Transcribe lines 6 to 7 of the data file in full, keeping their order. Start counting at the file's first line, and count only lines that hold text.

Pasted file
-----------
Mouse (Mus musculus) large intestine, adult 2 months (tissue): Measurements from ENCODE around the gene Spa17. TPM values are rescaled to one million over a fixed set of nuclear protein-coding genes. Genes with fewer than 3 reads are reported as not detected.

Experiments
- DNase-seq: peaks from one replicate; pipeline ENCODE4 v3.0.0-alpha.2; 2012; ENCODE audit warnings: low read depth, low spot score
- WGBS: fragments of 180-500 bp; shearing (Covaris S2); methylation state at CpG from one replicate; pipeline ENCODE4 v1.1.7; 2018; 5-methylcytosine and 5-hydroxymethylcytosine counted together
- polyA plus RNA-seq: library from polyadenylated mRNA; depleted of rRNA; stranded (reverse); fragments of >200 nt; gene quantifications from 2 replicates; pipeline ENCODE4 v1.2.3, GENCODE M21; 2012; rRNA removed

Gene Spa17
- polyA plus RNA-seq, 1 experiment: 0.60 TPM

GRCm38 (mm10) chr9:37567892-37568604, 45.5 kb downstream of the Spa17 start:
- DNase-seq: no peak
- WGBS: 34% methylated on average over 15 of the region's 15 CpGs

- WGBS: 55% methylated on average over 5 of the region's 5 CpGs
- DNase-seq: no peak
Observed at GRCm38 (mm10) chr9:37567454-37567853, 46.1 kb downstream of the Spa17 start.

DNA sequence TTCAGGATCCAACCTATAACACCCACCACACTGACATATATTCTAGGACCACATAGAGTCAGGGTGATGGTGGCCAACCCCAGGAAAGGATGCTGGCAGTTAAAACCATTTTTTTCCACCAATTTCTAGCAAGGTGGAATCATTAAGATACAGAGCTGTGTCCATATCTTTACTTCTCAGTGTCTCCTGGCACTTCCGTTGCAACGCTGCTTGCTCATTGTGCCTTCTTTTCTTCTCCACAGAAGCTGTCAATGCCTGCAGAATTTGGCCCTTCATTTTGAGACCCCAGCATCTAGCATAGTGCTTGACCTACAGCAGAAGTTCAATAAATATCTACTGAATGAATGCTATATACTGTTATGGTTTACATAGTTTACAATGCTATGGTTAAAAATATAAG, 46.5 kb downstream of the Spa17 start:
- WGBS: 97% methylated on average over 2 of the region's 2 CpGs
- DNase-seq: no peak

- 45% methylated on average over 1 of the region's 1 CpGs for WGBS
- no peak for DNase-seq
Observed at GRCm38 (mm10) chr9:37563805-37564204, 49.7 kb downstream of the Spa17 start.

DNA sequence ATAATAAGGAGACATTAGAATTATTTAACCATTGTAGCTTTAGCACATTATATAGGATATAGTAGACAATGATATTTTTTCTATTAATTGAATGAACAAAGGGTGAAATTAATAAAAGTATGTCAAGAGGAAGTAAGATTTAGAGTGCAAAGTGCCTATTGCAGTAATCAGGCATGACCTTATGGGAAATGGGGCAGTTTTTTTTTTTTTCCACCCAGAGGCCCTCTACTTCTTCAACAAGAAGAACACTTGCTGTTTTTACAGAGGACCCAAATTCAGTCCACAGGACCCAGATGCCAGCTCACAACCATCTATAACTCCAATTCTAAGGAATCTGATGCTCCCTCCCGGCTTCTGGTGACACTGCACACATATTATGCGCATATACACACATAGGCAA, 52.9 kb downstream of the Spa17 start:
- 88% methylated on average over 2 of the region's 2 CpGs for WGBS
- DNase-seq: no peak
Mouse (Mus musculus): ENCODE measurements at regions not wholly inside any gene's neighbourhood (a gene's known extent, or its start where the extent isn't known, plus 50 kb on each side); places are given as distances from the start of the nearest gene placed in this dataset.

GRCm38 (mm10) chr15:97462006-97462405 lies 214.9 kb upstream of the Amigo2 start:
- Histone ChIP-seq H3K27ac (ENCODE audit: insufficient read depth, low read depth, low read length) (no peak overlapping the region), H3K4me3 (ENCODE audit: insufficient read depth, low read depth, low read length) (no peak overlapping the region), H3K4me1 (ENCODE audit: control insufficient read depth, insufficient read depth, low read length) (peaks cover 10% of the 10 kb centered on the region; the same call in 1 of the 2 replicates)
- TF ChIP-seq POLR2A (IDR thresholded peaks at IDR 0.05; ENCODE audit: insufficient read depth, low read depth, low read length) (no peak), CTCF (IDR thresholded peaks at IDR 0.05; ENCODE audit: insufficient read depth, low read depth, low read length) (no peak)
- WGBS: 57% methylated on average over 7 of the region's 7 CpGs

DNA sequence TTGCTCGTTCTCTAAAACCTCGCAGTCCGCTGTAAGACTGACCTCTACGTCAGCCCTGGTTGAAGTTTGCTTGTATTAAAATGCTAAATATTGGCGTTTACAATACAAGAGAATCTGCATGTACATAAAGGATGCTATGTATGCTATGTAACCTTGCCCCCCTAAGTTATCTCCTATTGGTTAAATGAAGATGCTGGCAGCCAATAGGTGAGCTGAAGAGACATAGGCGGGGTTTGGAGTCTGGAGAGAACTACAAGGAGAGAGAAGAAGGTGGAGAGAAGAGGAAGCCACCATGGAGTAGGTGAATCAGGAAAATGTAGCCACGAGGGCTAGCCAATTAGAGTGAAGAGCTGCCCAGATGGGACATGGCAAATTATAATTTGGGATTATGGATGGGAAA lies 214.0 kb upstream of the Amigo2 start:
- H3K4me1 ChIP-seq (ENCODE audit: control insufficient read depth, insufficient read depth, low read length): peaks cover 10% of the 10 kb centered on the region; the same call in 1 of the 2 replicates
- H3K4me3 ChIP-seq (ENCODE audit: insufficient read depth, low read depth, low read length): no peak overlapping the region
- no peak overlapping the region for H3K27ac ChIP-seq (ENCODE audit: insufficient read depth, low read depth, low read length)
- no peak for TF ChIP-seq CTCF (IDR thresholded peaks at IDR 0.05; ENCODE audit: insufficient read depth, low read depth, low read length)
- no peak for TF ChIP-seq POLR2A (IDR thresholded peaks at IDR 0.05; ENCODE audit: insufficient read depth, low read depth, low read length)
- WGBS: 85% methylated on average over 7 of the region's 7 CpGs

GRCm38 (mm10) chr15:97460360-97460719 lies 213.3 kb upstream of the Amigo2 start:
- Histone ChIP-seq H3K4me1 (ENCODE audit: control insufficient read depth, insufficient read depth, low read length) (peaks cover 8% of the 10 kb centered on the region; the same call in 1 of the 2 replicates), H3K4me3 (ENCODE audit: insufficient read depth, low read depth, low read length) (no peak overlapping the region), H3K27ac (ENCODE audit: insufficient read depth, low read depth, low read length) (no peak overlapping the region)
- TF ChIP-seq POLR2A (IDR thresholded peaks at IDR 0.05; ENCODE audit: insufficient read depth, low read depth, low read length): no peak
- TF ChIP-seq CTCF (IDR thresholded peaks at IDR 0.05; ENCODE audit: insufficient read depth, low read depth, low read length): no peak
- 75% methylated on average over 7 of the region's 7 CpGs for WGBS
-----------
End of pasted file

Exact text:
Gene Spa17
- polyA plus RNA-seq, 1 experiment: 0.60 TPM